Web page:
Industrial heritage, different social powers and public policy in East Asia : a comparison of typical cases in China and Japan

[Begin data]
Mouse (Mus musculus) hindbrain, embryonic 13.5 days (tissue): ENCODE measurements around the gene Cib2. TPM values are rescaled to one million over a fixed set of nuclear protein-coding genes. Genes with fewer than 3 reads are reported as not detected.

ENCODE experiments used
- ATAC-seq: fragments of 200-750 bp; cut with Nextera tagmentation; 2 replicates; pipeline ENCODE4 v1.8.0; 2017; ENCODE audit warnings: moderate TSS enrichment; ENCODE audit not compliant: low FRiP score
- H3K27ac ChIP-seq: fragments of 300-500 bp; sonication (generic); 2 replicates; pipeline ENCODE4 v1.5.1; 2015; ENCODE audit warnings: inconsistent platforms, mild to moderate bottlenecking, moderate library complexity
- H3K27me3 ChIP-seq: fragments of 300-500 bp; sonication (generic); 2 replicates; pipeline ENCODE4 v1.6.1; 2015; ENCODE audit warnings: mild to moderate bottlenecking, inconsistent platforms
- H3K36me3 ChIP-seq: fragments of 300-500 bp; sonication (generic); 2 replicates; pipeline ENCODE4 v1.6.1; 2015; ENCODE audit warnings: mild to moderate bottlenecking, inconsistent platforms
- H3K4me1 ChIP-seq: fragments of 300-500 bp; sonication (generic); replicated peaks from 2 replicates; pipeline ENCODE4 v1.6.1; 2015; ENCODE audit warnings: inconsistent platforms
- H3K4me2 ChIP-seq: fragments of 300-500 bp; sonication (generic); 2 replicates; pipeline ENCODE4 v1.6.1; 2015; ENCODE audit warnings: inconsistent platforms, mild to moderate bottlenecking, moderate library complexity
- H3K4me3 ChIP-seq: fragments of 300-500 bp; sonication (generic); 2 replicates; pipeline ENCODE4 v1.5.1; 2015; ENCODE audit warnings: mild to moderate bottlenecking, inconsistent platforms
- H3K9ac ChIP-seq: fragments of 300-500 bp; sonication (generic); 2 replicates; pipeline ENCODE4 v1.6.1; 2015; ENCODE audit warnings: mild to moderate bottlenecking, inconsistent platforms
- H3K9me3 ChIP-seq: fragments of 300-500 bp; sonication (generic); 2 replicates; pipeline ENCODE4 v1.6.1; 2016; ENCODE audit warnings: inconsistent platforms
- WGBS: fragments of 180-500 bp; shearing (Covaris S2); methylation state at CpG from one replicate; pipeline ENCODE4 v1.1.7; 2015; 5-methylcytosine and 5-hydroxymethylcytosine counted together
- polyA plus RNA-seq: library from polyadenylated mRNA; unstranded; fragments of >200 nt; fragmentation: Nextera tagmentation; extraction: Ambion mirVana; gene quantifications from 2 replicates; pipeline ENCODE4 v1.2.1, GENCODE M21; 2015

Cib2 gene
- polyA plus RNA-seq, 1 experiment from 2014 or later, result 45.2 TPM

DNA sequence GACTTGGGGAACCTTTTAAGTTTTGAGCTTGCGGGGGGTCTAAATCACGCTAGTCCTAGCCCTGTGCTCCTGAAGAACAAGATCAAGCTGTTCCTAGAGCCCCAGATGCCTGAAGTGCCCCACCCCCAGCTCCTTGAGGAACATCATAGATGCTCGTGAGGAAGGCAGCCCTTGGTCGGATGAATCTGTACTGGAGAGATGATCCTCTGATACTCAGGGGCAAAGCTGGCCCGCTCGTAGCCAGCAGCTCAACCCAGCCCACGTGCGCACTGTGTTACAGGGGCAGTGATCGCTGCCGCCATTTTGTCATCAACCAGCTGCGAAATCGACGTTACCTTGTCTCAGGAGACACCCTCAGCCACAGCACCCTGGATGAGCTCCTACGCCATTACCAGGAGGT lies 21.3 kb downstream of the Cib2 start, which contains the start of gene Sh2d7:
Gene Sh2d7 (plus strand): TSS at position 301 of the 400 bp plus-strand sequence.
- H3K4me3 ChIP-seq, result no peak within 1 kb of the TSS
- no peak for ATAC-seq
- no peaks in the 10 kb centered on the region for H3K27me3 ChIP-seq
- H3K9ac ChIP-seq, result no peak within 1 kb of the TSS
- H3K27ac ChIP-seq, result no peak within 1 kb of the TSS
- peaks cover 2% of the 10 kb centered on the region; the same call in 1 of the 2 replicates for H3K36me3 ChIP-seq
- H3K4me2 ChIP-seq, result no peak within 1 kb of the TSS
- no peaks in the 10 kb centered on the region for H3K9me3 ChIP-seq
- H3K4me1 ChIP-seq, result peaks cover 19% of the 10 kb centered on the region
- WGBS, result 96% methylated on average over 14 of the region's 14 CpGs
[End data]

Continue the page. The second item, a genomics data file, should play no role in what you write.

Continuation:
East Asian countries frequently consider the diversification of social power and how to balance power relations through policy formulation and implementation when developing public policies on industrial heritage. In terms of industrial heritage transformation and renewal, the Chinese and Japanese governments have developed two distinct cases. In general, the Chinese government favors real estate projects, whereas Japan favors tourism projects. However, the examples used in this article, Hanyang Steel Factory and Tomioka Silk Mill, demonstrate a more complicated situation. First, these two cases can be viewed as two distinct cultural markets under the leadership of the government; second, the responsibilities that the government should bear in the process of industrial heritage transformation should have boundaries. Finally, there is a similarity between the two cases: worker gentrification has not been achieved through the transformation of industrial heritage.